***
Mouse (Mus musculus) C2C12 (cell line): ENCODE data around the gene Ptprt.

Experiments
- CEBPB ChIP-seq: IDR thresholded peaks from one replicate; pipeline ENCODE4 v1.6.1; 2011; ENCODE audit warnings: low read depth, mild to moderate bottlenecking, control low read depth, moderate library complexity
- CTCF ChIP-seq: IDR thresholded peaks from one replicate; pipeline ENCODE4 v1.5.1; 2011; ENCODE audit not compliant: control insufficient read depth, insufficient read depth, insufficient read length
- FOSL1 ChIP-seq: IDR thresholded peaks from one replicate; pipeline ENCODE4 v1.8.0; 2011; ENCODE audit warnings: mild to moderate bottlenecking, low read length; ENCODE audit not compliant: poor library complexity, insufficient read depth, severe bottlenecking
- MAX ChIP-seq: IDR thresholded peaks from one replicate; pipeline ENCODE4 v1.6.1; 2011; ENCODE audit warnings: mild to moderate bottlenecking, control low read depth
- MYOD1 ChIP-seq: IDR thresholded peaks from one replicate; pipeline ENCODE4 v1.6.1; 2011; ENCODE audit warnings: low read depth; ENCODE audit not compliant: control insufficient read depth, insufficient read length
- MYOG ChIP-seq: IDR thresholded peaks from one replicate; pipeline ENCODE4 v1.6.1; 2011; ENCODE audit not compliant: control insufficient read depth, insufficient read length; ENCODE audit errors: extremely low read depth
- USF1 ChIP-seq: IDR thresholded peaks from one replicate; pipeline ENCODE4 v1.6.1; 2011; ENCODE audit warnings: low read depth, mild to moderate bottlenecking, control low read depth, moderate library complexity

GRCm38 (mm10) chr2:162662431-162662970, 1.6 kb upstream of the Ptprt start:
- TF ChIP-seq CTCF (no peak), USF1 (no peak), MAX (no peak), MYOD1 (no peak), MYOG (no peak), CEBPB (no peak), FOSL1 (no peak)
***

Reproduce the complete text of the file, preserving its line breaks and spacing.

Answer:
Mouse (Mus musculus) C2C12 (cell line): ENCODE data around the gene Ptprt.

Experiments
- CEBPB ChIP-seq: IDR thresholded peaks from one replicate; pipeline ENCODE4 v1.6.1; 2011; ENCODE audit warnings: low read depth, mild to moderate bottlenecking, control low read depth, moderate library complexity
- CTCF ChIP-seq: IDR thresholded peaks from one replicate; pipeline ENCODE4 v1.5.1; 2011; ENCODE audit not compliant: control insufficient read depth, insufficient read depth, insufficient read length
- FOSL1 ChIP-seq: IDR thresholded peaks from one replicate; pipeline ENCODE4 v1.8.0; 2011; ENCODE audit warnings: mild to moderate bottlenecking, low read length; ENCODE audit not compliant: poor library complexity, insufficient read depth, severe bottlenecking
- MAX ChIP-seq: IDR thresholded peaks from one replicate; pipeline ENCODE4 v1.6.1; 2011; ENCODE audit warnings: mild to moderate bottlenecking, control low read depth
- MYOD1 ChIP-seq: IDR thresholded peaks from one replicate; pipeline ENCODE4 v1.6.1; 2011; ENCODE audit warnings: low read depth; ENCODE audit not compliant: control insufficient read depth, insufficient read length
- MYOG ChIP-seq: IDR thresholded peaks from one replicate; pipeline ENCODE4 v1.6.1; 2011; ENCODE audit not compliant: control insufficient read depth, insufficient read length; ENCODE audit errors: extremely low read depth
- USF1 ChIP-seq: IDR thresholded peaks from one replicate; pipeline ENCODE4 v1.6.1; 2011; ENCODE audit warnings: low read depth, mild to moderate bottlenecking, control low read depth, moderate library complexity

GRCm38 (mm10) chr2:162662431-162662970, 1.6 kb upstream of the Ptprt start:
- TF ChIP-seq CTCF (no peak), USF1 (no peak), MAX (no peak), MYOD1 (no peak), MYOG (no peak), CEBPB (no peak), FOSL1 (no peak)